Friedreich’s ataxia

Friedreich’s ataxia (FA) is a hereditary neurological degenerative disease characterized by spinocerebellar degeneration (a disease of the tracts going from the cerebellum to the spinal cord). It starts most often during childhood, usually between the ages of 5 and 18 (though younger cases and some in adults can be found) by troubles walking and brings a progressive handicap associated with motor troubles and cardiac disease.

The ataxia causes an inability to coordinate voluntary muscle movements (ataxia) attributable to the premature death of the nervous cells which control balance and coordination. With these troubles are associated the possibility of a thickening of the cardiac muscle (cardiomyopathy) due to the reduced production of a protein, frataxin.

This decrease in frataxin brings an excessive accumulation of iron in the cells, which results in a poor functioning of the mitochondria particularly on the level of the nervous system and the heart. Mitochondria are the structures which generate energy on the cellular level. This poor functioning of the mitochondria is also manifested by an excessive increase of certain products in the blood such as malondialdehyde. (Dr. Michel Vanasse, neurologist, Sainte-Justine Hospital, Montreal).

FA is a recessive autosomal disease; it affects both sexes and both parents must transmit the gene to have a child affected by the disease. The disease, although it is hereditary, is not always present in each generation. A carrier of the gene is asymptomatic and there is a 25% chance that the child will have FA.

FA affects the upper and the lower limbs, the muscles of the trunk, the neck and the head. It causes a loss of positioning sense mainly in the lower limbs which makes balance difficult (coordination and precision). At the beginning, there are troubles walking and balancing, little by little, walking becomes unstable with an increasing distance between the feet, inequality of steps, excessive spacing of the lower and upper limbs. The person begins to need help to move around.

As the disease progresses, other symptoms can manifest themselves such as the loss of certain reflexes, fatigue, problems of elocution and articulation (difficulty speaking, with an explosive and slow voice, irregularity in the tone and the intensity of the voice).

Swallowing is sometimes difficult, and, in many cases, there will be a loss of coordination of the ocular muscles (irregular movements of the eyes), and a loss of visual and auditory acuity (deterioration of the visual and auditory nerves). A deformation of the spinal column is also present in a great number of affected people and hollow feet as well (the top of the foot will bulge and the bottom in the center will be hollow).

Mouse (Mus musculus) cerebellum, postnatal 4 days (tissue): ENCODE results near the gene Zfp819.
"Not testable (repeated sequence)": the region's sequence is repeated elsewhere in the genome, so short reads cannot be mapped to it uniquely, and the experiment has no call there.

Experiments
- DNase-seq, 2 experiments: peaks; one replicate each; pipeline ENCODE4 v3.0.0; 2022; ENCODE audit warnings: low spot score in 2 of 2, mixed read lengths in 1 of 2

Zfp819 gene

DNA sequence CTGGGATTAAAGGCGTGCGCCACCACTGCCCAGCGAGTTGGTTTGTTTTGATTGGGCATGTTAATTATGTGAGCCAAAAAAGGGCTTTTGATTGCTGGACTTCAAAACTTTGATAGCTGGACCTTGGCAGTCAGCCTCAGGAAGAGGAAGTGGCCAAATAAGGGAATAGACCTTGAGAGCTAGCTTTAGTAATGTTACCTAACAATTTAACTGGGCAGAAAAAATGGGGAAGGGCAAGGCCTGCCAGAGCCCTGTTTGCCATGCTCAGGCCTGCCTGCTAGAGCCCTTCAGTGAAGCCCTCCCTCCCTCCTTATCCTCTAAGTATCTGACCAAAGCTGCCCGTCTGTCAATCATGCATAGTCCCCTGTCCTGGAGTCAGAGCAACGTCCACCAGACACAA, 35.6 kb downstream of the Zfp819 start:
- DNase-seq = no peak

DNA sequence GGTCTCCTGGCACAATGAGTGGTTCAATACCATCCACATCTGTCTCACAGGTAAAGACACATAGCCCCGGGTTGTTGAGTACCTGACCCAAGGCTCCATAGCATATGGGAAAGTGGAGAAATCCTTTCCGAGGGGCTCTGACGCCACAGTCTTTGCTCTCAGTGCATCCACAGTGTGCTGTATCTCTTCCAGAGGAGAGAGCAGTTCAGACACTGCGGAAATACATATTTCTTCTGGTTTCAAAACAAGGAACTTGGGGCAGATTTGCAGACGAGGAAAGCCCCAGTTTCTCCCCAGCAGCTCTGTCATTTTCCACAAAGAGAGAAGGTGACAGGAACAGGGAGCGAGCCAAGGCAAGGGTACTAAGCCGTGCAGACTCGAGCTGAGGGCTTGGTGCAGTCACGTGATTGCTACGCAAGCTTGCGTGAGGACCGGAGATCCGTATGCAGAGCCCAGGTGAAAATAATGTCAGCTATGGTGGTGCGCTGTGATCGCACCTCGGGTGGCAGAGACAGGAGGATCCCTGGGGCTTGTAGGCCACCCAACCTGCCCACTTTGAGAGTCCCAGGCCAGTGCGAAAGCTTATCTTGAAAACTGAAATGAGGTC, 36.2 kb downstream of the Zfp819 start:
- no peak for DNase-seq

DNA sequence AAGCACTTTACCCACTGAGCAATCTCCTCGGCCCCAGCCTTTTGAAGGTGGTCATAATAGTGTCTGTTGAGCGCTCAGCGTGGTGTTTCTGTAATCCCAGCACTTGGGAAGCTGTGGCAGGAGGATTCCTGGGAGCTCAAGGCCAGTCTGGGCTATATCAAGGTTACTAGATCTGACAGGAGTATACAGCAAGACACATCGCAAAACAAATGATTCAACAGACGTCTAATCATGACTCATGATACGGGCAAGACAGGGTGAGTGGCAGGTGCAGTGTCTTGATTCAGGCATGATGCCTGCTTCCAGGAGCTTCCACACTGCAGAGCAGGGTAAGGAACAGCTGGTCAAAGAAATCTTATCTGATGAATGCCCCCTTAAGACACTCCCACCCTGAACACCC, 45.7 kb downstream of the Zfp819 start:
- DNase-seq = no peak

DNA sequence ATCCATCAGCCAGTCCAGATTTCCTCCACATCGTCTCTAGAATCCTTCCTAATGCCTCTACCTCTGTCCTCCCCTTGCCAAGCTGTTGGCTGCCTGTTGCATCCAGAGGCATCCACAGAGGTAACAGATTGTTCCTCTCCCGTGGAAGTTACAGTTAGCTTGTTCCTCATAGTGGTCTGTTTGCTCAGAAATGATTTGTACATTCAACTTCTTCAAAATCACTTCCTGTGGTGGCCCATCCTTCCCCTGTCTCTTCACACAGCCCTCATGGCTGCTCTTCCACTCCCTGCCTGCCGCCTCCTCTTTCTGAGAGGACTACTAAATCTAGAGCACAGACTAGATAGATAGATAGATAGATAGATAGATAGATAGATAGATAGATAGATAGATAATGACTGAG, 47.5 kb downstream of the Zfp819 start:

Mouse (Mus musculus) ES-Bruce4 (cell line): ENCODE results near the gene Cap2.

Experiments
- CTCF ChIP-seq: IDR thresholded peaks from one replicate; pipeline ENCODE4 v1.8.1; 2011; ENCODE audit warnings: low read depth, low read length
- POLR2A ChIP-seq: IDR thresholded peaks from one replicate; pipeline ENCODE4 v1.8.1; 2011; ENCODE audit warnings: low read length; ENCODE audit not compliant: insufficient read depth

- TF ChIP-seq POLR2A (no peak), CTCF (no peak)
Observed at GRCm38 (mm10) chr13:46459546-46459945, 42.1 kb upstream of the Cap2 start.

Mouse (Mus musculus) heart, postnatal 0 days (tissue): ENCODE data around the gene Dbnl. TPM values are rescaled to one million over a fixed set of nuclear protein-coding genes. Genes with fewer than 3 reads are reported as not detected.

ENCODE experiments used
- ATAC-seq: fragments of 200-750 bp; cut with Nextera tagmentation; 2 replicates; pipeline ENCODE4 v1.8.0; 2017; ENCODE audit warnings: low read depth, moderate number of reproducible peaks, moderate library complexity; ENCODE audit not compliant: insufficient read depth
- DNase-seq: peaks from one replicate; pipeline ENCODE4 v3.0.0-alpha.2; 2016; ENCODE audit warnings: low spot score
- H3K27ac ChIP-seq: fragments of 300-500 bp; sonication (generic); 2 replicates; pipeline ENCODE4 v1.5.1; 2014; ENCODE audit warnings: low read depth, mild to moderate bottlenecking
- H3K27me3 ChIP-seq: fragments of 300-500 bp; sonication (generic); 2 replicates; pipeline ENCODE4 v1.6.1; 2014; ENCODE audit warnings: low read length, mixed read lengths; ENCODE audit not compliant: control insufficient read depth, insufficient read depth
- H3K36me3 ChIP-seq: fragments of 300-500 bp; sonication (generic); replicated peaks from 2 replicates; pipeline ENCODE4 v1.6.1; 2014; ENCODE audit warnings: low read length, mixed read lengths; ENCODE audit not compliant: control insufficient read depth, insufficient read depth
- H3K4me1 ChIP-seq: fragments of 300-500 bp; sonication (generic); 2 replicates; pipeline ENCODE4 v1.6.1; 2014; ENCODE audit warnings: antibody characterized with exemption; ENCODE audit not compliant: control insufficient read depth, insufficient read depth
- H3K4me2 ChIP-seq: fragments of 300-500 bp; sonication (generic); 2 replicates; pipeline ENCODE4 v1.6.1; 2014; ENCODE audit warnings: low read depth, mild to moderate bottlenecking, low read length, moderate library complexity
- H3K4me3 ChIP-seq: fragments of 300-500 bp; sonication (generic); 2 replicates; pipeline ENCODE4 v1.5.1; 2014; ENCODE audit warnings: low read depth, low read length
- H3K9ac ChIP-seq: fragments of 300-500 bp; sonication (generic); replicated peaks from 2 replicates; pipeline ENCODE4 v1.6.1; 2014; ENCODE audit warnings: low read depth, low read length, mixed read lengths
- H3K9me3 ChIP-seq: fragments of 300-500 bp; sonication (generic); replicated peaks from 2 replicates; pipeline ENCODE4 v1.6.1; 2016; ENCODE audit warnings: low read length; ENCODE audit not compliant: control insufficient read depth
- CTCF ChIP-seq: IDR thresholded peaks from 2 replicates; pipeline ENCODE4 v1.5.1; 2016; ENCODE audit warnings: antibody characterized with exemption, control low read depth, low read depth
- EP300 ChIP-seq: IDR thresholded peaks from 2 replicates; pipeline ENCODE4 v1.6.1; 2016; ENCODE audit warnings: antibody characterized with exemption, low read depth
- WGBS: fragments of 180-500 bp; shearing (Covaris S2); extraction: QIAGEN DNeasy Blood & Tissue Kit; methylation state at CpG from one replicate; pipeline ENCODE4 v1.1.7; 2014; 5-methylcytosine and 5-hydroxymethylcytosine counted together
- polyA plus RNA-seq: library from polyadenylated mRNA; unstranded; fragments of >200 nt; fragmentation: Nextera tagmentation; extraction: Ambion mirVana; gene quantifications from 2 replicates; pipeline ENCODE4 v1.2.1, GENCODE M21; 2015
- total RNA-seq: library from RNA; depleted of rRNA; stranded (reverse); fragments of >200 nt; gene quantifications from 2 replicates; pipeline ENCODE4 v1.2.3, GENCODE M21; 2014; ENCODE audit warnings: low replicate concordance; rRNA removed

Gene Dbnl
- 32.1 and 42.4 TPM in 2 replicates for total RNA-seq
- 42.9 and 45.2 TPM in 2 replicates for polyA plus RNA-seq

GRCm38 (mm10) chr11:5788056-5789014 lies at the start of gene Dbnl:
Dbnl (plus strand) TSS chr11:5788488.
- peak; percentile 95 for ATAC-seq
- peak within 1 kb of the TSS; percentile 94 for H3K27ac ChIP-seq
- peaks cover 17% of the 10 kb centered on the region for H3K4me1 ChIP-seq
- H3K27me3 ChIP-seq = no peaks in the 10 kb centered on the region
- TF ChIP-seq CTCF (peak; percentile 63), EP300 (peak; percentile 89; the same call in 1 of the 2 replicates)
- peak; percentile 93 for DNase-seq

Because of the evolution of the disease, usually between 8 to 10 years following the first sign of symptoms, the affected person will have to use a wheelchair in order to palliate his or her inability to walk.

Cardiac problems (cardiomyopathy, i.e., the heart muscle is thicker than normal and causes anomalies of the rhythm of the cardiac pulse) happens in about two thirds of the cases of FA. Diabetes can sometimes also be present, about 30%.

The evolution is faster at the beginning and the affected people will see themselves confined to a wheelchair. The evolution and the symptoms can be different from one person to another even if these people belong to the same family.

A blood sample is enough to know if an individual is healthy, a carrier, or has the disease.

Neurological follow-up can measure evolution of the disease in order to better guide the patient to the clinical and technical services required. Cardiac and diabetes follow-up may likewise be necessary.

Cardiac problem can give the seriousness of the disease and the final diagnosis.

Rehabilitation allows one to limit functional losses and avoid deformations, therefore complications. Occupational therapy, physiotherapy, and speech therapy can be done in order to limit functional losses and to prevent certain complications. Insulin and certain agents are used to treat diabetes.

Active management of spasticity can help prevent permanent contractures and treatment of scoliosis is also done to prevent cardiopulmonary complications.

For the moment, no cure exists. However, many clinical trials are ongoing.

Sources:

https://www.ncbi.nlm.nih.gov/books/NBK1281/

https://www.curefa.org/whatis

https://ataxia.org/wp-content/uploads/2019/04/Friedreich-Ataxia.pdf

FARA treatment pipeline:

https://www.curefa.org/pipeline

There are some ongoing clinical trials as well.

https://www.clinicaltrials.gov

https://www.curefa.org/trial (patient registry)